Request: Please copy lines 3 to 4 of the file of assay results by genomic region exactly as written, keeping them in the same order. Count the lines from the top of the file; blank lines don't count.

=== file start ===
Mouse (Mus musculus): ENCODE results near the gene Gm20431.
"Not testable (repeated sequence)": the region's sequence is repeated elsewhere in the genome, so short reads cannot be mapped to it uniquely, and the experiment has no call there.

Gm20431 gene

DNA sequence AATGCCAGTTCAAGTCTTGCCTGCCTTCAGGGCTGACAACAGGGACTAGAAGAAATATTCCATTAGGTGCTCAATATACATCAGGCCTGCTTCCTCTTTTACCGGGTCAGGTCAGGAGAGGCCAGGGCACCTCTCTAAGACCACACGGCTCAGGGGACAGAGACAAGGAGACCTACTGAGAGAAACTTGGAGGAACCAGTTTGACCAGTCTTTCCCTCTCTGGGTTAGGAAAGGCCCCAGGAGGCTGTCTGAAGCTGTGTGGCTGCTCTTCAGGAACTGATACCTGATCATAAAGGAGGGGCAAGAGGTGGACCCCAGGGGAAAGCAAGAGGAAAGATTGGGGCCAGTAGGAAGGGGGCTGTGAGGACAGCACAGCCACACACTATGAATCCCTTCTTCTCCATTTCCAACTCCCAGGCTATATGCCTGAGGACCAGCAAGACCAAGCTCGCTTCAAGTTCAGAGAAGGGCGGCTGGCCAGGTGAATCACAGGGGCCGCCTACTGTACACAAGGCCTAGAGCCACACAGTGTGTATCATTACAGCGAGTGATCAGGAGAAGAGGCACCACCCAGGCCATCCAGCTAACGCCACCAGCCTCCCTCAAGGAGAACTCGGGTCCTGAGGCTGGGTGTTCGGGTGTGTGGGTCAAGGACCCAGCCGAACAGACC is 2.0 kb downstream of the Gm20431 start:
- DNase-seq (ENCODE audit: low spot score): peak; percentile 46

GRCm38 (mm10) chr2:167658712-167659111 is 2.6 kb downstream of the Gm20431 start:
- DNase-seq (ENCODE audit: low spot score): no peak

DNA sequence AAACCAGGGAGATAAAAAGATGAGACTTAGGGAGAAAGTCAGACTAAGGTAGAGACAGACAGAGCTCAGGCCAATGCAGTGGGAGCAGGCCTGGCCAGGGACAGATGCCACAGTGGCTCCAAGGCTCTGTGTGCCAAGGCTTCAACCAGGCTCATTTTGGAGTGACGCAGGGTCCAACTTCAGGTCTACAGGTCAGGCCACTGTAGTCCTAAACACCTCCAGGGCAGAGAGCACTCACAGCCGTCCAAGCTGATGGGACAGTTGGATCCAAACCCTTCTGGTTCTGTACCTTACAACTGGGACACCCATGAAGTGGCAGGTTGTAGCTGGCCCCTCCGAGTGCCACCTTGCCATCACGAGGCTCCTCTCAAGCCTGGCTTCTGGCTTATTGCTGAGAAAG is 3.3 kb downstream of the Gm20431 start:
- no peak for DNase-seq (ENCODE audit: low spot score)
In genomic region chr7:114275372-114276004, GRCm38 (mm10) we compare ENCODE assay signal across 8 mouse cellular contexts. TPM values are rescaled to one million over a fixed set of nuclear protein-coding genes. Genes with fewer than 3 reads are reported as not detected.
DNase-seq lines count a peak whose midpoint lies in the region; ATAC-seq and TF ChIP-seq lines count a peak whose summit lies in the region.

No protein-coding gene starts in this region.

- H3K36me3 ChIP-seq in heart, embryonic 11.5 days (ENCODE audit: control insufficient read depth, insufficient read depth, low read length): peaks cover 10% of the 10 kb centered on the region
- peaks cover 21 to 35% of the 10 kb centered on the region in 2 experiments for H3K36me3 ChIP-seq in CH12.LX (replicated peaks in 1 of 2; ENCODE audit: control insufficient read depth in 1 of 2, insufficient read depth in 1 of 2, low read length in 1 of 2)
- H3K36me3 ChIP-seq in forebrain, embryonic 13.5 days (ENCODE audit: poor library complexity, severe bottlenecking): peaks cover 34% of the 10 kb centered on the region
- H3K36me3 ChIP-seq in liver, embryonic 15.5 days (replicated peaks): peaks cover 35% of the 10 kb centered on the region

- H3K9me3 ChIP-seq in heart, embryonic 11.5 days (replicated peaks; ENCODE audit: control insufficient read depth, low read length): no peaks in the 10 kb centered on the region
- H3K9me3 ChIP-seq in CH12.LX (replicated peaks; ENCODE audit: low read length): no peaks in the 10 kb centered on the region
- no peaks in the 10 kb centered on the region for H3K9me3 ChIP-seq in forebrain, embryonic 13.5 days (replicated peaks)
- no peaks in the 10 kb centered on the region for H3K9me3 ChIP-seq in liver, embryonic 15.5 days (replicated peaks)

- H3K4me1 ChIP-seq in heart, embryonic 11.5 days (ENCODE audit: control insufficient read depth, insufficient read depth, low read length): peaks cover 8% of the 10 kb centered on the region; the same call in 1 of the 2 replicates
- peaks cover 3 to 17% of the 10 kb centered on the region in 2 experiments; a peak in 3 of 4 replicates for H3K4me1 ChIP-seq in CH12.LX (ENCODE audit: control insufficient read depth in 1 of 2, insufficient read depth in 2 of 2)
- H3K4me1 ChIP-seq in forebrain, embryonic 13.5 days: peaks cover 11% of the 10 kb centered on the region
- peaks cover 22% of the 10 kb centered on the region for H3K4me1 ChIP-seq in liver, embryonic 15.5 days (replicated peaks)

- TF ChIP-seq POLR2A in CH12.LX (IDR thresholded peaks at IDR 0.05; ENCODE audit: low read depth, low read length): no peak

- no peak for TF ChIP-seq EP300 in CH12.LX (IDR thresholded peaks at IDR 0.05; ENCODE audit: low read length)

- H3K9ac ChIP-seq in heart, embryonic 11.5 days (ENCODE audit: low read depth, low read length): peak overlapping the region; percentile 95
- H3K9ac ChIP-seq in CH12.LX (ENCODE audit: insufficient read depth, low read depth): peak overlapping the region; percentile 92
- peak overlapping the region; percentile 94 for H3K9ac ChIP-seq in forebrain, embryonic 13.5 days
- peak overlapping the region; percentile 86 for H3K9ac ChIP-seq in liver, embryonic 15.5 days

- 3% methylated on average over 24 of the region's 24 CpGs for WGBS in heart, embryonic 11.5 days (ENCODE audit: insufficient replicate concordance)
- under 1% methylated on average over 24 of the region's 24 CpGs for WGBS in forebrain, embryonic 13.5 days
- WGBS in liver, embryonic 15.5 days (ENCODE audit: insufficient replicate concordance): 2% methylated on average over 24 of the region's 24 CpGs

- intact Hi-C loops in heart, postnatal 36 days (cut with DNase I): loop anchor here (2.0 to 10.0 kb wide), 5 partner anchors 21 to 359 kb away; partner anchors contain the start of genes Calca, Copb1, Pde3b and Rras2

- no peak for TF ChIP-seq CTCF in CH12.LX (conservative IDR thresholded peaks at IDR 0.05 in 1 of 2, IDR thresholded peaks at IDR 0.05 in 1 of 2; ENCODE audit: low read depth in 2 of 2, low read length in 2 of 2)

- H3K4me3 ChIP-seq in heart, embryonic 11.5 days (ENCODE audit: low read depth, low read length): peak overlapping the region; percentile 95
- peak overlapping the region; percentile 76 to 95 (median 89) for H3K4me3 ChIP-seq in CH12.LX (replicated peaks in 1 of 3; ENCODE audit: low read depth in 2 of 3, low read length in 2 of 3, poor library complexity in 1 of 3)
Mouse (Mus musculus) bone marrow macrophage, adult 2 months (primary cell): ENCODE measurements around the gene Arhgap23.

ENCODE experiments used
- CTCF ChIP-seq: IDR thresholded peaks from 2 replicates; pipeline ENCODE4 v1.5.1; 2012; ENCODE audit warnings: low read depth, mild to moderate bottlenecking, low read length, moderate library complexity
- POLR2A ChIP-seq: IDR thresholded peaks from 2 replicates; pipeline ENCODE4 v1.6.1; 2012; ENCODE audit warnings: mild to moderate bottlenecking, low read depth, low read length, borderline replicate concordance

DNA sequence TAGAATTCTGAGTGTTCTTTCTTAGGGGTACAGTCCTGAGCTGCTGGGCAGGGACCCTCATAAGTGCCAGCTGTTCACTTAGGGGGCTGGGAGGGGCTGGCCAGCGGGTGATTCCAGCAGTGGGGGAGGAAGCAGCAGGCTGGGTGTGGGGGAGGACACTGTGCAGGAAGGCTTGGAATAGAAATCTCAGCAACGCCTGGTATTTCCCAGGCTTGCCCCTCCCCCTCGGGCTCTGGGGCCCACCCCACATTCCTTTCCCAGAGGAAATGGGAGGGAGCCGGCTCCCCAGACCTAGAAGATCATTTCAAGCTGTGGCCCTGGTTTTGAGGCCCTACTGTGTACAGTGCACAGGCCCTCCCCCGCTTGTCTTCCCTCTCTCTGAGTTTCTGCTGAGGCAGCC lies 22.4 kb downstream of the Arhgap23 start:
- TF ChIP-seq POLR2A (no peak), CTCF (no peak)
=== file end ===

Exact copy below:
Gm20431 gene

DNA sequence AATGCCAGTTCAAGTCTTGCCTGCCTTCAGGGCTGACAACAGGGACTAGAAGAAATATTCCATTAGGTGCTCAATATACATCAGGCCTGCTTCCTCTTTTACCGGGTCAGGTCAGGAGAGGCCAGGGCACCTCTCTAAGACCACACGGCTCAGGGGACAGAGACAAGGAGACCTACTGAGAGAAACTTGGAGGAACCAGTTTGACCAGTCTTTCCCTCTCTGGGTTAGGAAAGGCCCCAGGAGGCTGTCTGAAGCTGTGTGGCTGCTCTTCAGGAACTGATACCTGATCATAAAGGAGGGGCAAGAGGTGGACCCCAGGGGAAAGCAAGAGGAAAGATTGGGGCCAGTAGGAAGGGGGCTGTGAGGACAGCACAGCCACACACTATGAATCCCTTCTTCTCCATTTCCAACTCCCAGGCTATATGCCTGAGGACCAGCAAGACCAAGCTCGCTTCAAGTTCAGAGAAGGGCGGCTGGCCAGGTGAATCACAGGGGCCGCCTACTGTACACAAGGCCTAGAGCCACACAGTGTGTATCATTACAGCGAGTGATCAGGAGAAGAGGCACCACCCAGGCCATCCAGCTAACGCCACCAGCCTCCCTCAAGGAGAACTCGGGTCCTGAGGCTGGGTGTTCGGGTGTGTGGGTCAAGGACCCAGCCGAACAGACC is 2.0 kb downstream of the Gm20431 start: